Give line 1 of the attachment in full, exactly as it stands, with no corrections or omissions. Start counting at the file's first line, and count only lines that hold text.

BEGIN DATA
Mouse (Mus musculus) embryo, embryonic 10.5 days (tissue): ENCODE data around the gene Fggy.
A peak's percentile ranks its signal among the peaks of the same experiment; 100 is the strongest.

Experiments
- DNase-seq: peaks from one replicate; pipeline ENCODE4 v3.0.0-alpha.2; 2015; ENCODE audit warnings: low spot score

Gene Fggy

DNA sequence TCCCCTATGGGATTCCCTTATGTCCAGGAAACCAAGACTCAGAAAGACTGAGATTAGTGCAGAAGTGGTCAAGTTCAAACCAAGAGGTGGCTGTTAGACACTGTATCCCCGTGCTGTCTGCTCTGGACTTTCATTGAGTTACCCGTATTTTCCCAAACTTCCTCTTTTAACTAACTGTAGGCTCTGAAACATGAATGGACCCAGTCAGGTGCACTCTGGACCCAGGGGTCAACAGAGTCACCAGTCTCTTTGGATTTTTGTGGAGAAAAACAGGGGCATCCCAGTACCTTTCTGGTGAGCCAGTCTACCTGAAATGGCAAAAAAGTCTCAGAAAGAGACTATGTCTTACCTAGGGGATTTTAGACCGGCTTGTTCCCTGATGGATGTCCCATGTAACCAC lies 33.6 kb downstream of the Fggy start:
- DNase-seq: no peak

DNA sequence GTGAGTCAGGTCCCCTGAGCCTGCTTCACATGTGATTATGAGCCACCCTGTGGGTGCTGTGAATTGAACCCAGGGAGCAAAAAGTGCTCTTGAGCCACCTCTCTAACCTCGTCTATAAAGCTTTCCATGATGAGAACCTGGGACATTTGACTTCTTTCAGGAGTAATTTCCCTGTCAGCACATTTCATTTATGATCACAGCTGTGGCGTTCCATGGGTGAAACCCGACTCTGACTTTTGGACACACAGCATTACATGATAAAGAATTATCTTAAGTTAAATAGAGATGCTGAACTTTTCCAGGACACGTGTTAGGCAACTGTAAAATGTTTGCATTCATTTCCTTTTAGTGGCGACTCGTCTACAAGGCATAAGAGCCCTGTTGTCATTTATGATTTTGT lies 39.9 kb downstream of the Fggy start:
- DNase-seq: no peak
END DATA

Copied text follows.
Mouse (Mus musculus) embryo, embryonic 10.5 days (tissue): ENCODE data around the gene Fggy.